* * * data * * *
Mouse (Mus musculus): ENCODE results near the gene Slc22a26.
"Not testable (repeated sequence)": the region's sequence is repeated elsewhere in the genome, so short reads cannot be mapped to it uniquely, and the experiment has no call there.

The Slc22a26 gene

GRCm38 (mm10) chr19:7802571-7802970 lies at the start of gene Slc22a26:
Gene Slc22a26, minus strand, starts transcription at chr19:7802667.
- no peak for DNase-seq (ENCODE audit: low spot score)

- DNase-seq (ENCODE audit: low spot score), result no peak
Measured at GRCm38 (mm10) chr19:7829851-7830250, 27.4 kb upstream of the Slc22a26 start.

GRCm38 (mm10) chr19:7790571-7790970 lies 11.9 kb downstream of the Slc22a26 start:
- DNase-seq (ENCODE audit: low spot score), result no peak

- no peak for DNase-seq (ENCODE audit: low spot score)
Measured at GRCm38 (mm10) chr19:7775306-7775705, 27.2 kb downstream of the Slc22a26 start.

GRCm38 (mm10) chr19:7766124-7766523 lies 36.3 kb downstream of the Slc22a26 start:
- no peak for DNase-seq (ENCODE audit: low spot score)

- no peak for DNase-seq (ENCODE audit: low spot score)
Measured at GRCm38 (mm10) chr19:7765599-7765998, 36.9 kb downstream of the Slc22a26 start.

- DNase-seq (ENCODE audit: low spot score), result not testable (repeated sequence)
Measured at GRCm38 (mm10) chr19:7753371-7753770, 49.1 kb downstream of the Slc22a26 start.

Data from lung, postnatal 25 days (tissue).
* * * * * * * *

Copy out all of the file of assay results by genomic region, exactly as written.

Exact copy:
Mouse (Mus musculus): ENCODE results near the gene Slc22a26.
"Not testable (repeated sequence)": the region's sequence is repeated elsewhere in the genome, so short reads cannot be mapped to it uniquely, and the experiment has no call there.

The Slc22a26 gene

GRCm38 (mm10) chr19:7802571-7802970 lies at the start of gene Slc22a26:
Gene Slc22a26, minus strand, starts transcription at chr19:7802667.
- no peak for DNase-seq (ENCODE audit: low spot score)

- DNase-seq (ENCODE audit: low spot score), result no peak
Measured at GRCm38 (mm10) chr19:7829851-7830250, 27.4 kb upstream of the Slc22a26 start.

GRCm38 (mm10) chr19:7790571-7790970 lies 11.9 kb downstream of the Slc22a26 start:
- DNase-seq (ENCODE audit: low spot score), result no peak

- no peak for DNase-seq (ENCODE audit: low spot score)
Measured at GRCm38 (mm10) chr19:7775306-7775705, 27.2 kb downstream of the Slc22a26 start.

GRCm38 (mm10) chr19:7766124-7766523 lies 36.3 kb downstream of the Slc22a26 start:
- no peak for DNase-seq (ENCODE audit: low spot score)

- no peak for DNase-seq (ENCODE audit: low spot score)
Measured at GRCm38 (mm10) chr19:7765599-7765998, 36.9 kb downstream of the Slc22a26 start.

- DNase-seq (ENCODE audit: low spot score), result not testable (repeated sequence)
Measured at GRCm38 (mm10) chr19:7753371-7753770, 49.1 kb downstream of the Slc22a26 start.

Data from lung, postnatal 25 days (tissue).